6. Van den Steen, Eric, 2005. "Too Motivated?," Working papers 18180, Massachusetts Institute of Technology (MIT), Sloan School of Management.
  7. Matthew Rabin, 2006. "A Model of Reference-Dependent Preferences," The Quarterly Journal of Economics, MIT Press, vol. 121(4), pages 1133-1165, November.
  8. Roland Bénabou & Jean Tirole, 2002. "Self-Confidence And Personal Motivation," The Quarterly Journal of Economics, MIT Press, vol. 117(3), pages 871-915, August.
  9. Dan Lovallo & Colin Camerer, 1999. "Overconfidence and Excess Entry: An Experimental Approach," American Economic Review, American Economic Association, vol. 89(1), pages 306-318, March.
  10. Santos-Pinto, Luís, 2003. "Positive self-image in tournaments," MPRA Paper 3140, University Library of Munich, Germany, revised 27 Feb 2007.
  11. Murphy, Kevin J., 1999. "Executive compensation," Handbook of Labor Economics, in: O. Ashenfelter & D. Card (ed.), Handbook of Labor Economics, edition 1, volume 3, chapter 38, pages 2485-2563 Elsevier.
  12. Kostas Koufopoulos, 2002. "Asymmetric Information, Heterogeneity in Risk Perceptions and Insurance: An Explanation to a Puzzle," FMG Discussion Papers dp402, Financial Markets Group.
  13. Akerlof, George A & Dickens, William T, 1982. "The Economic Consequences of Cognitive Dissonance," American Economic Review, American Economic Association, vol. 72(3), pages 307-19, June.
  14. Smith, Clifford Jr. & Watts, Ross L., 1992. "The investment opportunity set and corporate financing, dividend, and compensation policies," Journal of Financial Economics, Elsevier, vol. 32(3), pages 263-292, December.
Full references (including those not matched with items on IDEAS)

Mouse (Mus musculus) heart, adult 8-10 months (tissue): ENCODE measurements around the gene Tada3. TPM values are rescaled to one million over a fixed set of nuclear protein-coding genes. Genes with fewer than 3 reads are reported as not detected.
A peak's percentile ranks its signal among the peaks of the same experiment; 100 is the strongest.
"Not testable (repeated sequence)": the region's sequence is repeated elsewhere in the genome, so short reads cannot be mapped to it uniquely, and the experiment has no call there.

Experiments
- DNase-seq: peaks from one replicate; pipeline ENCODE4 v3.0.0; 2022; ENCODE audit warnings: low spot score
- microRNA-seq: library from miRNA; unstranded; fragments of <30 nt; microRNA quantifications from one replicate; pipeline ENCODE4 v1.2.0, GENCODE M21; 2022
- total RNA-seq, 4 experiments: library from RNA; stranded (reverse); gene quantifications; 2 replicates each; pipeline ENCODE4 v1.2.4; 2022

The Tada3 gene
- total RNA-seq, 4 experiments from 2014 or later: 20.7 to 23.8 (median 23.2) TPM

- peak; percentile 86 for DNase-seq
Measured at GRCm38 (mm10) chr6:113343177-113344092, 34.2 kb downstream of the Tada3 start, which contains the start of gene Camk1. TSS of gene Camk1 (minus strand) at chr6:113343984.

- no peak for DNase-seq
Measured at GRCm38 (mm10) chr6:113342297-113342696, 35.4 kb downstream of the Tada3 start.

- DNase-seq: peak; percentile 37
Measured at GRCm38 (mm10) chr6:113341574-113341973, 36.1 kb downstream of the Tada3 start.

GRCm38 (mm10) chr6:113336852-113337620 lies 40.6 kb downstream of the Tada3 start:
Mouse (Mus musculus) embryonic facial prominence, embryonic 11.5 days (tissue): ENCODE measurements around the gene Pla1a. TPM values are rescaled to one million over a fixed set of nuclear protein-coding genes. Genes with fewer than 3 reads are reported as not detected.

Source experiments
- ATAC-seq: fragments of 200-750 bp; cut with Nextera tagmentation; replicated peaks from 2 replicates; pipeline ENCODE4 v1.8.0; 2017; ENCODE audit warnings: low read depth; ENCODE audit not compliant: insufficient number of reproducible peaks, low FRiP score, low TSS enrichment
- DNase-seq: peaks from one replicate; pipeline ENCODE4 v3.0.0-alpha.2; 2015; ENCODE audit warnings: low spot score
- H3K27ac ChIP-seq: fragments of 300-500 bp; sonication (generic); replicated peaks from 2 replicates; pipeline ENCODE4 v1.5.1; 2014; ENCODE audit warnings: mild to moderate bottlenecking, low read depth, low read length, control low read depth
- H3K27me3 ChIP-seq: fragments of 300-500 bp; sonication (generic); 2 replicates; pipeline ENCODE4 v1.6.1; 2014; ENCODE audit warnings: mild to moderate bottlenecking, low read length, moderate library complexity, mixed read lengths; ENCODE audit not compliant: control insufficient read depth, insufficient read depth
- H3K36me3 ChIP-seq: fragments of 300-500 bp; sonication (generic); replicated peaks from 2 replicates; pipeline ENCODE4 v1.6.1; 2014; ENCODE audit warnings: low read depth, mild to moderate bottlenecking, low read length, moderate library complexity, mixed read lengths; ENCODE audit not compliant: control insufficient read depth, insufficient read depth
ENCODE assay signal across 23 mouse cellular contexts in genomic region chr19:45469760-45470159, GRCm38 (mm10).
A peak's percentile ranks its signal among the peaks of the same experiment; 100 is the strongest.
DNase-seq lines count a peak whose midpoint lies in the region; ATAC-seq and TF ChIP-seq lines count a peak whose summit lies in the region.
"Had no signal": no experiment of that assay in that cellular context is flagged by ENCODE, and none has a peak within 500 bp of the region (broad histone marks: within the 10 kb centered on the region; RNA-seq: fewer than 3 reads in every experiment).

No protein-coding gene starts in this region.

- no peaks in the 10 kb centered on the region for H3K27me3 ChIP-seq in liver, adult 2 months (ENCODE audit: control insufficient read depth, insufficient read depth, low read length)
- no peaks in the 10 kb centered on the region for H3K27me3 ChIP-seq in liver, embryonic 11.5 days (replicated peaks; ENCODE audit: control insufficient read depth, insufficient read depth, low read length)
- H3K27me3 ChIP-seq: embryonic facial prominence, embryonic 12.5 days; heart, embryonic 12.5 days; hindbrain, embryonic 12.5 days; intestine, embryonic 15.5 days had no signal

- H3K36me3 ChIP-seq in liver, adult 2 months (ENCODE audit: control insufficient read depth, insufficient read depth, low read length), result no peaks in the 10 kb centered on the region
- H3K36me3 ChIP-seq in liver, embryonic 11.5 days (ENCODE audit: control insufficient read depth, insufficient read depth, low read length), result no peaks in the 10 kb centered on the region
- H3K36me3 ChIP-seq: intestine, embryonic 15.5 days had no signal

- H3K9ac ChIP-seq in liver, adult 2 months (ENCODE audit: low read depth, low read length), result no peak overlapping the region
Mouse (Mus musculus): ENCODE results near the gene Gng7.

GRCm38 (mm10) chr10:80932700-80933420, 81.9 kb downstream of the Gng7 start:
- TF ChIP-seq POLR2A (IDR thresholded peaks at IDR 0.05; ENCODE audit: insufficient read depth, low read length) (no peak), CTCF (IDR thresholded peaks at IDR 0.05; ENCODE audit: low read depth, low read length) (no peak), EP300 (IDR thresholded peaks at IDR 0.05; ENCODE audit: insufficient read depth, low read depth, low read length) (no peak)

This item is not listed on Wikipedia, on a reading list or among the top items on IDEAS.

When requesting a correction, please mention this item's handle: RePEc:eee:gamebe:v:73:y:2011:i:2:p:429-451. See general information about how to correct material in RePEc.

For technical questions regarding this item, or to correct its authors, title, abstract, bibliographic or download information, contact: (Zhang, Lei)

If you have authored this item and are not yet registered with RePEc, we encourage you to do it here. This allows to link your profile to this item. It also allows you to accept potential citations to this item that we are uncertain about.

If references are entirely missing, you can add them using this form.

If the full references list an item that is present in RePEc, but the system did not link to it, you can help with this form.

If you know of missing items citing this one, you can help us creating those links by adding the relevant references in the same way as above, for each refering item. If you are a registered author of this item, you may also want to check the "citations" tab in your profile, as there may be some citations waiting for confirmation.

Please note that corrections may take a couple of weeks to filter through the various RePEc services.

This information is provided to you by IDEAS at the Research Division of the Federal Reserve Bank of St. Louis using RePEc data.